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Climate change could enable valley fever to spread across more of Western U.S.

Climate change could enable valley fever to spread across more of Western U.S.

The sometimes fatal disease is caused by exposure to a fungus that thrives in hot, dry conditions.

Fever. Body aches. Chills. It could be COVID-19. It could be the flu. But when a patient in the Southwestern U.S. develops these symptoms, doctors and nurses also consider the possibility of valley fever.

It’s a disease caused by a fungus found in soil.

“And any type of soil disturbance, like digging in the dirt or high winds, can cause those tiny spores to become wafted in the air,” says Morgan Gorris, a scientist at Los Alamos National Laboratory. “And that’s when humans can breathe them in and become sick.”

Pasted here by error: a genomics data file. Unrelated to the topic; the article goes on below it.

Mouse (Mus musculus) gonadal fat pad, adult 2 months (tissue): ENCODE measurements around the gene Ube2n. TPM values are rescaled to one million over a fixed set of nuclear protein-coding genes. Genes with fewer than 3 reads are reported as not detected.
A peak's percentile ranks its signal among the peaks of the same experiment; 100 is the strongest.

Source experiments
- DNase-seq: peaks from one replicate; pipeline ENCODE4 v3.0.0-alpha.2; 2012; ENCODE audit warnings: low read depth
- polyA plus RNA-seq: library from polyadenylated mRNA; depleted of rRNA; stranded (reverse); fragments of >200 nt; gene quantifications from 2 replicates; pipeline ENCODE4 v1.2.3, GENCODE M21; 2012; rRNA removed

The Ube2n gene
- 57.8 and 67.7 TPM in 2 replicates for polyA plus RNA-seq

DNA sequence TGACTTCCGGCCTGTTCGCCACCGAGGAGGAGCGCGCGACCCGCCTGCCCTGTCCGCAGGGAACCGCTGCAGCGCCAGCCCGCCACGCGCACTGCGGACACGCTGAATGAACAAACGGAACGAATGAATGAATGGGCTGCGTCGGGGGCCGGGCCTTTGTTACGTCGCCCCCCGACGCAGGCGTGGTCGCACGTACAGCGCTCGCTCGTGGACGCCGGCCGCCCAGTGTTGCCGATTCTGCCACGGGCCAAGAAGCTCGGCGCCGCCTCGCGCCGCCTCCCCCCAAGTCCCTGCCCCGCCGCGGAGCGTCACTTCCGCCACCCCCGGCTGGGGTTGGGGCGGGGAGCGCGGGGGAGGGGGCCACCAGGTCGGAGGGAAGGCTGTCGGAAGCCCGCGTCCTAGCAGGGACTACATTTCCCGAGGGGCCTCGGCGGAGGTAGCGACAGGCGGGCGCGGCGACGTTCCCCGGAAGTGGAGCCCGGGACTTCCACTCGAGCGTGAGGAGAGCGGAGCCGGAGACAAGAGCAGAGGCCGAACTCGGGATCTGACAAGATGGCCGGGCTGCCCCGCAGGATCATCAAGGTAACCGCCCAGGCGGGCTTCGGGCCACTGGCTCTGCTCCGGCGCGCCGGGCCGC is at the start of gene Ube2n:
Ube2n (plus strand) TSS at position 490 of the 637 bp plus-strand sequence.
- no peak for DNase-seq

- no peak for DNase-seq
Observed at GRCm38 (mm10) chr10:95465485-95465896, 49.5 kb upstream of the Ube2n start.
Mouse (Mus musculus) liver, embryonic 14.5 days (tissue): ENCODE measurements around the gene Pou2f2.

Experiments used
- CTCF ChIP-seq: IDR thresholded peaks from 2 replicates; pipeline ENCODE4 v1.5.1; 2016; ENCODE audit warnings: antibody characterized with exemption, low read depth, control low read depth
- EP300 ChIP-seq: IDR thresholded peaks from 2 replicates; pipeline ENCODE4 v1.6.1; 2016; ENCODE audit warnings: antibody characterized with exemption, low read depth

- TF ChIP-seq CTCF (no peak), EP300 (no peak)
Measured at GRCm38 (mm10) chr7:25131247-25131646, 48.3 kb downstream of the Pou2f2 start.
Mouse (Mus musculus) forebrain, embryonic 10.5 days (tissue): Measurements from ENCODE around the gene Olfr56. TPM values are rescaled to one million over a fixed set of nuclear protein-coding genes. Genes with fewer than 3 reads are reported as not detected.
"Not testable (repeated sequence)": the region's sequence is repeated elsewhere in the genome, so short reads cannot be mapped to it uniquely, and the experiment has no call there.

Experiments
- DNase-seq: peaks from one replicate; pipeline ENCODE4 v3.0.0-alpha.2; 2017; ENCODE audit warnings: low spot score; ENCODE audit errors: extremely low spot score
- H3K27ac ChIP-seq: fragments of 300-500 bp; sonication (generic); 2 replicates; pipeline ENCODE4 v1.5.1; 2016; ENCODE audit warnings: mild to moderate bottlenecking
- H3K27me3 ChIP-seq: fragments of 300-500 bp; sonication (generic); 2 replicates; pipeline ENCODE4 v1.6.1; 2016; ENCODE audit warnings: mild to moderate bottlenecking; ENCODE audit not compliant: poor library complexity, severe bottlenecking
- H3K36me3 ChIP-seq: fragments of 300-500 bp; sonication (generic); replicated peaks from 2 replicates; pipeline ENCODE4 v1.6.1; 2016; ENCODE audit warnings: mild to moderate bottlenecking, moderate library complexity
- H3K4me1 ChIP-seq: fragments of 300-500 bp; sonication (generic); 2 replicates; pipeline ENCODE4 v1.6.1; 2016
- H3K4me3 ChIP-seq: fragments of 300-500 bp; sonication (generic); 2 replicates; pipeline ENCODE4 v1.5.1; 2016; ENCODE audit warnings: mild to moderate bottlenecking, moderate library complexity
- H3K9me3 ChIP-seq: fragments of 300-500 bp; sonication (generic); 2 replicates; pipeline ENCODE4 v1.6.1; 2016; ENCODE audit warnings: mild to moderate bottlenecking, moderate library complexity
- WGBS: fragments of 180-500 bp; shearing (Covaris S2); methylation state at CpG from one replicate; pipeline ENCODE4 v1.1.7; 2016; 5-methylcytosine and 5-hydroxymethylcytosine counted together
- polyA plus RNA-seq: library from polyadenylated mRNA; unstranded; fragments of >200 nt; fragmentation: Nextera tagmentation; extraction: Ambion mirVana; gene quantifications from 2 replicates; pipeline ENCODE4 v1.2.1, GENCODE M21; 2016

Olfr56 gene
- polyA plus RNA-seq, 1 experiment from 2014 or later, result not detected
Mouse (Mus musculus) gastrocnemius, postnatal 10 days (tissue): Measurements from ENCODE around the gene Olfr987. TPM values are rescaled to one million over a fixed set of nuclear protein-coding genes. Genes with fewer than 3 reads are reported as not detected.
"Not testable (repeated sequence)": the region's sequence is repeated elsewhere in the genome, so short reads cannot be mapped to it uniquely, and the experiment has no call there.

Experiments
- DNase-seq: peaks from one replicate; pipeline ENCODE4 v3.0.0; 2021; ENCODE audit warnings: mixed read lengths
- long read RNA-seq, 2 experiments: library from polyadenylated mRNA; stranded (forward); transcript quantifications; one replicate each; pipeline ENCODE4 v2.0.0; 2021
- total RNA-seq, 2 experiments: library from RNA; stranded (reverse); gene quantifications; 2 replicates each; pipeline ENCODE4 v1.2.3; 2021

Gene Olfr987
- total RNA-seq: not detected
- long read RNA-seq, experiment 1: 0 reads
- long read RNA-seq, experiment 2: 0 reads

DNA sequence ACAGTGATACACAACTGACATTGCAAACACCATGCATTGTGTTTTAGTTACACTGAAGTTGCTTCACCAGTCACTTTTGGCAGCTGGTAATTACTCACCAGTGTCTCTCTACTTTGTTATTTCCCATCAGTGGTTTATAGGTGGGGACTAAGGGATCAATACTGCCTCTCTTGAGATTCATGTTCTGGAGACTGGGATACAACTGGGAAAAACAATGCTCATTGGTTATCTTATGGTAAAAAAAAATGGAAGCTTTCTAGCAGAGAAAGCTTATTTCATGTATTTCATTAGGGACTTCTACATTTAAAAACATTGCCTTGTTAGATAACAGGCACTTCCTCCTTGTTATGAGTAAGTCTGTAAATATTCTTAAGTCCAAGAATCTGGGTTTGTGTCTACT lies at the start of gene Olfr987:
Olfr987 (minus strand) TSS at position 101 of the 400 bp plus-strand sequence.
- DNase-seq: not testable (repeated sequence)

Gorris says symptoms are often mild, but the disease can become severe. And it contributes to about 200 deaths in the U.S. each year.

The fungus that causes valley fever thrives in hot, dry conditions, so for now, its range is largely limited to the Southwest.

But Gorris’s research shows that if carbon pollution continues to rise, temperatures could warm up enough for the disease to spread across much of the Western U.S. by the end of the century, including communities that have never experienced the disease before.

So she wants healthcare practitioners to understand that cases could emerge and be prepared to diagnose and treat them.




The sometimes fatal disease is caused by exposure to a fungus that thrives in hot, dry conditions.
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